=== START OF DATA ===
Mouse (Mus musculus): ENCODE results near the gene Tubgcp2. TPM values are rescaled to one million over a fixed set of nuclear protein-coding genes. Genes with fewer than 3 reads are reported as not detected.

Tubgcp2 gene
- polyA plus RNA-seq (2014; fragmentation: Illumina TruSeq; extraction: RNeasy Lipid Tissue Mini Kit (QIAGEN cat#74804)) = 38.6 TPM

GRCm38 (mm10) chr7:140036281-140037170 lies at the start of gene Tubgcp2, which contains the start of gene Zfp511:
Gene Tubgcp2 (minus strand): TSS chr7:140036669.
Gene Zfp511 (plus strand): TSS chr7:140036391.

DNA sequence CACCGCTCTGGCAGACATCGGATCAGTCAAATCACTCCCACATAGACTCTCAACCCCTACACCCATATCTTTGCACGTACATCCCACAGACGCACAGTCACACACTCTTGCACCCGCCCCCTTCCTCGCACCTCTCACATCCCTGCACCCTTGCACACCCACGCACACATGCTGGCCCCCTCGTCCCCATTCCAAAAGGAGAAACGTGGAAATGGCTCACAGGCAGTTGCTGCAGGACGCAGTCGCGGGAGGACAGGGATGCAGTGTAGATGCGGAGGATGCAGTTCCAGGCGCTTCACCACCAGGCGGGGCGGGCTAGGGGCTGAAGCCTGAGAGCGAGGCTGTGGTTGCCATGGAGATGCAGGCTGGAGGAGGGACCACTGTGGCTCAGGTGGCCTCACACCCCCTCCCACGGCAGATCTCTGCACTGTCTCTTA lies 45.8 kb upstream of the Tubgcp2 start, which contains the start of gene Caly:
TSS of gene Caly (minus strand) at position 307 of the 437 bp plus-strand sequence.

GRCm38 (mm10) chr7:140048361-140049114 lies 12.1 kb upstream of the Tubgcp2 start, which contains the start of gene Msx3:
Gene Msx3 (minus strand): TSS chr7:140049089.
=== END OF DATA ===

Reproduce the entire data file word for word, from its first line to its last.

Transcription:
Mouse (Mus musculus): ENCODE results near the gene Tubgcp2. TPM values are rescaled to one million over a fixed set of nuclear protein-coding genes. Genes with fewer than 3 reads are reported as not detected.

Tubgcp2 gene
- polyA plus RNA-seq (2014; fragmentation: Illumina TruSeq; extraction: RNeasy Lipid Tissue Mini Kit (QIAGEN cat#74804)) = 38.6 TPM

GRCm38 (mm10) chr7:140036281-140037170 lies at the start of gene Tubgcp2, which contains the start of gene Zfp511:
Gene Tubgcp2 (minus strand): TSS chr7:140036669.
Gene Zfp511 (plus strand): TSS chr7:140036391.

DNA sequence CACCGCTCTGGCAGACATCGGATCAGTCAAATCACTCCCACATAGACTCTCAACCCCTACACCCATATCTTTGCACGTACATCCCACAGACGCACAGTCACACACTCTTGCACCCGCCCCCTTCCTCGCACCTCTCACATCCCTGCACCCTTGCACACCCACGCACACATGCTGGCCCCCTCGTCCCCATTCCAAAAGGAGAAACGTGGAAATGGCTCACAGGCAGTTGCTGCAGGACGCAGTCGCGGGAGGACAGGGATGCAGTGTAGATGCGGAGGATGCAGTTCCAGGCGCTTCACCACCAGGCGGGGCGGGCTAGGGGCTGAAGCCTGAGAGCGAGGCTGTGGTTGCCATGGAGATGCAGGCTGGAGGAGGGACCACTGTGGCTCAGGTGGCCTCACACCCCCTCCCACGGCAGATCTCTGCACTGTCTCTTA lies 45.8 kb upstream of the Tubgcp2 start, which contains the start of gene Caly:
TSS of gene Caly (minus strand) at position 307 of the 437 bp plus-strand sequence.

GRCm38 (mm10) chr7:140048361-140049114 lies 12.1 kb upstream of the Tubgcp2 start, which contains the start of gene Msx3:
Gene Msx3 (minus strand): TSS chr7:140049089.